6 Simple Ways To Achieve The Extended Dynamic Range In Your Photos

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It’s a phrase we hear over and over in photography – high dynamic range, the sensor’s dynamic range – but what exactly is dynamic range and why is it important to understand how it affects your photography?

What Is Dynamic Range?

Well, let’s start with the fact that all audio and visual sensing devices have a dynamic range. That includes our very own eyes and ears. In visual terms, dynamic range is the ratio between the minimum and maximum light levels that a particular sensor can measure. In the case of our eyes, that range is immense – we can determine a vast amount of tones but not the full range. Imagine sitting in a dark room with one large window and a very bright sunny view outside.

If you look at the view, your eyes will not see anything in the room, it will be too dark. Conversely, if you look inside the room, the view outside will be too bright to decipher anything. This is demonstrating the dynamic range of your eyes. Your camera sensor, unfortunately, has significantly less dynamic range than your eyes, but by understanding it we can deal with lighting that exceeds the dynamic range of our camera sensors.

photo by christopher zarriello
Photo by Christopher Zarriello

The Limitations Of Your Camera Sensor

We have all come across the limitations of our camera sensors, many times. It manifests itself, in particular, with blown highlights – those areas of intense brightness within an image that were too bright for the camera’s sensor to deal with. They appear in the final shot as pure white and no matter how you try to process the image, nothing will ever pull the detail back, all that will happen is that you make that pure white grey.

This happens because your camera’s exposure meter is tuned to work out an average for the scene and if there is too much contrast it cannot expose the entire dynamic range. This is quite a common scenario in photography, direct light casting dark shadows, reflections on dark surfaces, a dark dog on white snow, all of these and many more can exceed the sensor’s capabilities. So how can we control this issue and extend the dynamic range of our photos?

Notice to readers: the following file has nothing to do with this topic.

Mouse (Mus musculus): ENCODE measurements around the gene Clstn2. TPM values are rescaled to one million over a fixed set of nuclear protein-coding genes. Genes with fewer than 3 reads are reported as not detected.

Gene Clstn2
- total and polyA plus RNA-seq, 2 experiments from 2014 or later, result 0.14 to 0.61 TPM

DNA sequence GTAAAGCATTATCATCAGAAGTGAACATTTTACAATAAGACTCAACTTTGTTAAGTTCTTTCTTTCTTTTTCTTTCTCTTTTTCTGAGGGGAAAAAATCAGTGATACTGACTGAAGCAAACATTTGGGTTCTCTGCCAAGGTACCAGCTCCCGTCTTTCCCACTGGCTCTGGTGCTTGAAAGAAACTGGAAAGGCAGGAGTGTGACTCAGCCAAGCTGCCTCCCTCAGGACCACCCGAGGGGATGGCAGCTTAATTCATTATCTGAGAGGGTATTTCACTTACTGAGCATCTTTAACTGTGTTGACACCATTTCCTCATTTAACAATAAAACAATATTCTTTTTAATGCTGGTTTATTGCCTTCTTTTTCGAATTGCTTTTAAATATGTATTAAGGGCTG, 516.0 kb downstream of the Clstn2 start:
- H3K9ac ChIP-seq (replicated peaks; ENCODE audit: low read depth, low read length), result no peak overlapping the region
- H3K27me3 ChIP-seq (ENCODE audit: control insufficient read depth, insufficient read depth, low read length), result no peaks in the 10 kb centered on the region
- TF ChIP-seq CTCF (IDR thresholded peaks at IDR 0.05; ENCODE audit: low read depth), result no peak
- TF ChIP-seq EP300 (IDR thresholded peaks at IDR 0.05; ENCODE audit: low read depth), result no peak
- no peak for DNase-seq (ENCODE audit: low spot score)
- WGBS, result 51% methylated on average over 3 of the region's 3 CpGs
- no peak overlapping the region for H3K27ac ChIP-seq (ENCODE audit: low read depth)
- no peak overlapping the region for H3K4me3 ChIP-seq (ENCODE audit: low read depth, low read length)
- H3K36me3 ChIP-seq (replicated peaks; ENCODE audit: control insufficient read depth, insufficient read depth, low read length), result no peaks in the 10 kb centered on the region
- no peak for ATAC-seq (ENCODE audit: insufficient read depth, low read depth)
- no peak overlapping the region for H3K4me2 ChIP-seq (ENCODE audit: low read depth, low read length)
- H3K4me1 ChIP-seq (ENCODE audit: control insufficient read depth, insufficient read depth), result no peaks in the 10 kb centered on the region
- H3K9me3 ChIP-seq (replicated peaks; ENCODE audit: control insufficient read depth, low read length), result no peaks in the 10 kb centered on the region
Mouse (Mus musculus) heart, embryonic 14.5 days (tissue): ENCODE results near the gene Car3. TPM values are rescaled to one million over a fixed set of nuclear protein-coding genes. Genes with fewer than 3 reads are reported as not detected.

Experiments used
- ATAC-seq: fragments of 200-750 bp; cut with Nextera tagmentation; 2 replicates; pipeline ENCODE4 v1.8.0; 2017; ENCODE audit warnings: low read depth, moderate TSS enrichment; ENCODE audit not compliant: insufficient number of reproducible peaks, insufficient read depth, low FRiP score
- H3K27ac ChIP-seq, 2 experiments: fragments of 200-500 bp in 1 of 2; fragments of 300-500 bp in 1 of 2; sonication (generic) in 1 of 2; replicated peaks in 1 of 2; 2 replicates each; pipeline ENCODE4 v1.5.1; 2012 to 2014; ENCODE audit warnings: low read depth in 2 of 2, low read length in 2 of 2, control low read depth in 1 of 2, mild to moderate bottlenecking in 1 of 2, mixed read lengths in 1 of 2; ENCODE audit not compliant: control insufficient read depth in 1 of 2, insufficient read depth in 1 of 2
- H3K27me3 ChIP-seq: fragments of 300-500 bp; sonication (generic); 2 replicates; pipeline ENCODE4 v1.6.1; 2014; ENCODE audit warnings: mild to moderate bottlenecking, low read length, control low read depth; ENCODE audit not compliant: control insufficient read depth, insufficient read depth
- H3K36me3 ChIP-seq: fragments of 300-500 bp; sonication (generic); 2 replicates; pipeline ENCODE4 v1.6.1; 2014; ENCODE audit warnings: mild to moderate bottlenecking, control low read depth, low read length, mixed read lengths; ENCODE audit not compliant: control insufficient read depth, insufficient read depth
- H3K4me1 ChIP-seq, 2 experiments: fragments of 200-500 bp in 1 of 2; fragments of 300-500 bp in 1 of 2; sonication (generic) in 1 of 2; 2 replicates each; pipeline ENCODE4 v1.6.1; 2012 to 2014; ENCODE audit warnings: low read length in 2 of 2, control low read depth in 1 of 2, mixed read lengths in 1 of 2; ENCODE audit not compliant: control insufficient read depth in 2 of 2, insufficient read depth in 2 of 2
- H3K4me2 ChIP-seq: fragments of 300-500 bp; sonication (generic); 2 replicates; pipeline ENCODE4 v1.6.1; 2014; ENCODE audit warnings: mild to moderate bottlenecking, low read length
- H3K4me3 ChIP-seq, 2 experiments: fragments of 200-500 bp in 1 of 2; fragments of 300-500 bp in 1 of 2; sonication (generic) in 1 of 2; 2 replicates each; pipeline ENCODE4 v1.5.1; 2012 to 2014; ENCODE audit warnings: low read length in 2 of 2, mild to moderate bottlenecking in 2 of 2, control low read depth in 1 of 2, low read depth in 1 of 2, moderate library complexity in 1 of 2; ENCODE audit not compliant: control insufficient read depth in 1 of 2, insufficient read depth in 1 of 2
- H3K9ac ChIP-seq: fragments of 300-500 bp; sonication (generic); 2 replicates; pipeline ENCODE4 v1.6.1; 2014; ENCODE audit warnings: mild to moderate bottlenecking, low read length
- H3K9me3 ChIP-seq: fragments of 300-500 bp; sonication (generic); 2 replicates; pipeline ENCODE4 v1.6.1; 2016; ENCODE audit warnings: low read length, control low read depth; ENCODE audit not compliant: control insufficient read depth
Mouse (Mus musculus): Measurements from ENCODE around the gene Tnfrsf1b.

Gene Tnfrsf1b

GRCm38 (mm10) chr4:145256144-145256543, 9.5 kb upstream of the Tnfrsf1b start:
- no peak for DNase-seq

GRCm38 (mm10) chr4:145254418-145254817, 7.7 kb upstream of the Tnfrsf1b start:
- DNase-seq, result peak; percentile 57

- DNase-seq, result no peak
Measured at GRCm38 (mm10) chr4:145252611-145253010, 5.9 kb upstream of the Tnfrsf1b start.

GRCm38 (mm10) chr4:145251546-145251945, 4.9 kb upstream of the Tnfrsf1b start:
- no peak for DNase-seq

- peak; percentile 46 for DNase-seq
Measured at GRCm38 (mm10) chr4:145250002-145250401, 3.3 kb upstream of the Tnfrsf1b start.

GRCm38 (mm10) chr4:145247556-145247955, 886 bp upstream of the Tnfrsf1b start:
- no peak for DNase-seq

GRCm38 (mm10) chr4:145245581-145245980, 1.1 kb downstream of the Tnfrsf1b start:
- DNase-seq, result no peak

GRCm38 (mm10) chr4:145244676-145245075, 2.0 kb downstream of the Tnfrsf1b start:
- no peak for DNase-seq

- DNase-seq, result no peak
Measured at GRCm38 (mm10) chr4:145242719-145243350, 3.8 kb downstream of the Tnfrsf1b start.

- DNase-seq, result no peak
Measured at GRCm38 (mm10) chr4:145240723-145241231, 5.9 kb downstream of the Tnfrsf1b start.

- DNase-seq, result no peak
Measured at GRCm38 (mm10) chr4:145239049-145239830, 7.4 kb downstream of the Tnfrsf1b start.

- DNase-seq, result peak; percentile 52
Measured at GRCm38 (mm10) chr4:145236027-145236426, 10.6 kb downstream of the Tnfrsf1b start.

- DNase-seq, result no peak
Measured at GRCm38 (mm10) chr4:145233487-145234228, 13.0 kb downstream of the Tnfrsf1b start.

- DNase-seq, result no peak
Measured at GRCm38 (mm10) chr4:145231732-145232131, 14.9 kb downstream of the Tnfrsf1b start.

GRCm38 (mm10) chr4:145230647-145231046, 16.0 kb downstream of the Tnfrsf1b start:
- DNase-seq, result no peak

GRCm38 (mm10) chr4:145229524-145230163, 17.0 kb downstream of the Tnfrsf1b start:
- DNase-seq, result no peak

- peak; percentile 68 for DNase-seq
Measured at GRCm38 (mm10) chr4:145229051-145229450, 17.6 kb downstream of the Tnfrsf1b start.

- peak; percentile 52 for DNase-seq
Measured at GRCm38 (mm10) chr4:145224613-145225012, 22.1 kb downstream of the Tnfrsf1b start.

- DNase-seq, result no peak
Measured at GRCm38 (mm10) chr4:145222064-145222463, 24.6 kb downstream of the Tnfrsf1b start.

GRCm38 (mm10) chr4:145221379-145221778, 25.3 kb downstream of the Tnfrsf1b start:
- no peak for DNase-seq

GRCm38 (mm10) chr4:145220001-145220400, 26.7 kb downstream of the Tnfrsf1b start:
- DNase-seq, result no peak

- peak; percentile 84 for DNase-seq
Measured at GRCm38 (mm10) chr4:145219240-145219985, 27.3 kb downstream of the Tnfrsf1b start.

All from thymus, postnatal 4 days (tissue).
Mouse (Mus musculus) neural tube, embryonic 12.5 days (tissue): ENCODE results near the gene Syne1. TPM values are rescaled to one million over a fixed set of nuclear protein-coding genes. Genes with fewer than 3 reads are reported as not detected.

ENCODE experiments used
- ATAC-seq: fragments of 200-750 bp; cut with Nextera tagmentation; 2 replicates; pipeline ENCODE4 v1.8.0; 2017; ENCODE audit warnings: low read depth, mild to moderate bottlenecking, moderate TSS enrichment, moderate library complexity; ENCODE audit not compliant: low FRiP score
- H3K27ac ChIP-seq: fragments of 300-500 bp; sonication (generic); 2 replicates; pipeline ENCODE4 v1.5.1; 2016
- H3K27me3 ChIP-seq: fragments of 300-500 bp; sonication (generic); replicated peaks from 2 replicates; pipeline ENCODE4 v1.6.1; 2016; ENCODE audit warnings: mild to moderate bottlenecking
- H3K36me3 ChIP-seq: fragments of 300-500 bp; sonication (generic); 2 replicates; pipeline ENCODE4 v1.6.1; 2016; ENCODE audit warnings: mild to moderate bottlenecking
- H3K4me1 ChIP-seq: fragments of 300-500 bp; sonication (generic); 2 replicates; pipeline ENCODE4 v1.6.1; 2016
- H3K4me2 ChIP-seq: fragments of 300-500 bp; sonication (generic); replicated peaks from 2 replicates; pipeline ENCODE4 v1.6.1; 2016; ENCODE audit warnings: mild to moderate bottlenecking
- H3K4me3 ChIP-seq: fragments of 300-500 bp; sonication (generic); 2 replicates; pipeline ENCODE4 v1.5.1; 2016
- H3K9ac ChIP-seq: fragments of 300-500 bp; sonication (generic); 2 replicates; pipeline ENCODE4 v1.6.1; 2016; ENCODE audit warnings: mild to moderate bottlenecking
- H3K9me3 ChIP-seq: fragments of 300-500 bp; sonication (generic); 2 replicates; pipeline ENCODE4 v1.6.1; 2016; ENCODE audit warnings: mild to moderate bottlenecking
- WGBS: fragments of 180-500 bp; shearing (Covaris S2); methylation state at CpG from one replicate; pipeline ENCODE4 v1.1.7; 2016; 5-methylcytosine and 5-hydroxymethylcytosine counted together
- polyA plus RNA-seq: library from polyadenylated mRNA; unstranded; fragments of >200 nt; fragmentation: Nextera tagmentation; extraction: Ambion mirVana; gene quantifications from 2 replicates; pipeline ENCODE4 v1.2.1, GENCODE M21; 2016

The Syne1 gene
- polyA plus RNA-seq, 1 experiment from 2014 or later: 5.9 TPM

photo by alexander andrews
Photo by Alexander Andrews

How To Extend The Dynamic Range

1. Shoot Raw 

Because Raw files give us only the pure data from the sensor, we are getting the full dynamic range capabilities from that sensor. Jpg files go through internal processing before being saved and this invariably clips off some of the dynamic range at one end of the scale or the other. By using a Raw file we can carefully manipulate the image in post production, attempting to get the maximum range that the shot offers.

Photo by Sharon McCutcheon

2. Shoot Low ISO

As you increase your ISO, not only does the noise level increase but also the dynamic range decreases. For each step up in ISO, there will be a small but discernible drop in the dynamic range of your image. If the light is low, it is better to use a tripod and low shutter speed than hand holding at higher ISO.

Photo by Brandon Morrison

3. Shoot HDR

HDR some times gets a bad press due to some of the overly garish images it produces. However, it is in fact a tool for increasing the dynamic range of your images but keeping them natural looking. By shooting a range of exposures and carefully combining them in Photoshop or an HDR program, you can dramatically increase your dynamic range without making the image look unnatural.

photo by andreas m
Photo by Andreas M

4. Learn Your Histogram

The key to getting the optimum exposure from your sensor is to understand your histogram. Put simply, that little graph on your screen can show you if you are exceeding dynamic range. If the graph falls off to the left, then you are losing dynamic range in the shadows, if it falls to the right your loss is in the highlights. Bear in mind, most histograms are based on a jpg version of the shot, a RAW file might be able to recover some of the detail at either end.